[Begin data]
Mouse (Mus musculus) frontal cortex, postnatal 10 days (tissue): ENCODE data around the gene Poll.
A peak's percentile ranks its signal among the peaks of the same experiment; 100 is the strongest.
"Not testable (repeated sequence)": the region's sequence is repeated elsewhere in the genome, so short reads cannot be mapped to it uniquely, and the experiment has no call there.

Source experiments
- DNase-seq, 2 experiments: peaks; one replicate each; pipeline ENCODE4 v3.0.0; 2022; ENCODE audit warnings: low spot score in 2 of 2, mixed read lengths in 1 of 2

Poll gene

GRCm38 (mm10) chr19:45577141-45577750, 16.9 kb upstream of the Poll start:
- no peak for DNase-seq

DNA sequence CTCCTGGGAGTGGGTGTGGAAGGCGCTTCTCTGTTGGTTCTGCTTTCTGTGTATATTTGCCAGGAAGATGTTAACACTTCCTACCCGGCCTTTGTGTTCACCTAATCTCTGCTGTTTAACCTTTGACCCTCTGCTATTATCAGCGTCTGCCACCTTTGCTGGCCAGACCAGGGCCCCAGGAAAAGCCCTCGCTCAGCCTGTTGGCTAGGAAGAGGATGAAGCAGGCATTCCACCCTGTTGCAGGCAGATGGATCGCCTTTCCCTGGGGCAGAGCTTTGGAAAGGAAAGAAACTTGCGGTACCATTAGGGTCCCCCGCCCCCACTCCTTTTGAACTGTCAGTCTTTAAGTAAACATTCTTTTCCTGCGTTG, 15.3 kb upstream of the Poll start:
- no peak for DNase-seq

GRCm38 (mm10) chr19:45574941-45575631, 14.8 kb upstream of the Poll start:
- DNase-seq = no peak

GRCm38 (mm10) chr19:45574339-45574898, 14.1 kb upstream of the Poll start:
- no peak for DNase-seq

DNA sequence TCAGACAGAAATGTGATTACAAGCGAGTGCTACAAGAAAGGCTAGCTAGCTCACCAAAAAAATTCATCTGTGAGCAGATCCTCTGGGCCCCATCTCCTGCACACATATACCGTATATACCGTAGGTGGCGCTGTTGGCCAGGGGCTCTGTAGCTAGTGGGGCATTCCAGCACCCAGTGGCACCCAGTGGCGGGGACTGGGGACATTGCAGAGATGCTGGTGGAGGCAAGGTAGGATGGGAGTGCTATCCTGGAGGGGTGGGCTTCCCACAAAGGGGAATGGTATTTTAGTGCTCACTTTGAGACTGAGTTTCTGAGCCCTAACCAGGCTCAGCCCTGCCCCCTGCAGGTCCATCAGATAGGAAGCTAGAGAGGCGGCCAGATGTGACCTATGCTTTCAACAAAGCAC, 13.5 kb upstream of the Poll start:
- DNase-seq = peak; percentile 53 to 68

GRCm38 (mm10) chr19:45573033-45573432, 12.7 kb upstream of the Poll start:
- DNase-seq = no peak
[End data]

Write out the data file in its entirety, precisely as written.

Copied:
Mouse (Mus musculus) frontal cortex, postnatal 10 days (tissue): ENCODE data around the gene Poll.
A peak's percentile ranks its signal among the peaks of the same experiment; 100 is the strongest.
"Not testable (repeated sequence)": the region's sequence is repeated elsewhere in the genome, so short reads cannot be mapped to it uniquely, and the experiment has no call there.

Source experiments
- DNase-seq, 2 experiments: peaks; one replicate each; pipeline ENCODE4 v3.0.0; 2022; ENCODE audit warnings: low spot score in 2 of 2, mixed read lengths in 1 of 2

Poll gene

GRCm38 (mm10) chr19:45577141-45577750, 16.9 kb upstream of the Poll start:
- no peak for DNase-seq

DNA sequence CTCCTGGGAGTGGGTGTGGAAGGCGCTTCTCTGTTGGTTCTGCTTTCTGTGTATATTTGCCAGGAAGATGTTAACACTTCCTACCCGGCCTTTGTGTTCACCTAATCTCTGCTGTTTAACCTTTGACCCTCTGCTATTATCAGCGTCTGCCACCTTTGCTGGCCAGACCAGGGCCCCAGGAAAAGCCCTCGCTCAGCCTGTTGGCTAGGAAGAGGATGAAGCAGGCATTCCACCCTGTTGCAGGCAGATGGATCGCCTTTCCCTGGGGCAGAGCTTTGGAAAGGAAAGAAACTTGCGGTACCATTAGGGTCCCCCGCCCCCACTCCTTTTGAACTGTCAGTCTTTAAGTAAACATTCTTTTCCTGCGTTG, 15.3 kb upstream of the Poll start:
- no peak for DNase-seq

GRCm38 (mm10) chr19:45574941-45575631, 14.8 kb upstream of the Poll start:
- DNase-seq = no peak

GRCm38 (mm10) chr19:45574339-45574898, 14.1 kb upstream of the Poll start:
- no peak for DNase-seq

DNA sequence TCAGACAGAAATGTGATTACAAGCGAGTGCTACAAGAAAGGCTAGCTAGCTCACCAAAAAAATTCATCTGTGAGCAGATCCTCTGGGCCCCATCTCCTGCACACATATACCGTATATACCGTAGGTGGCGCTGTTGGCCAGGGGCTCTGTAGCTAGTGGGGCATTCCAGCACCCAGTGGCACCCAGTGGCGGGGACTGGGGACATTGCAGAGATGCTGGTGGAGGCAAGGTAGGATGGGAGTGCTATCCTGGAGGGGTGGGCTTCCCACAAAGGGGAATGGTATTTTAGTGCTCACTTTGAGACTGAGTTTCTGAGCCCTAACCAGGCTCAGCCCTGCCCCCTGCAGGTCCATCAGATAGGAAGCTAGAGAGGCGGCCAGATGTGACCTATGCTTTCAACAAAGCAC, 13.5 kb upstream of the Poll start:
- DNase-seq = peak; percentile 53 to 68

GRCm38 (mm10) chr19:45573033-45573432, 12.7 kb upstream of the Poll start:
- DNase-seq = no peak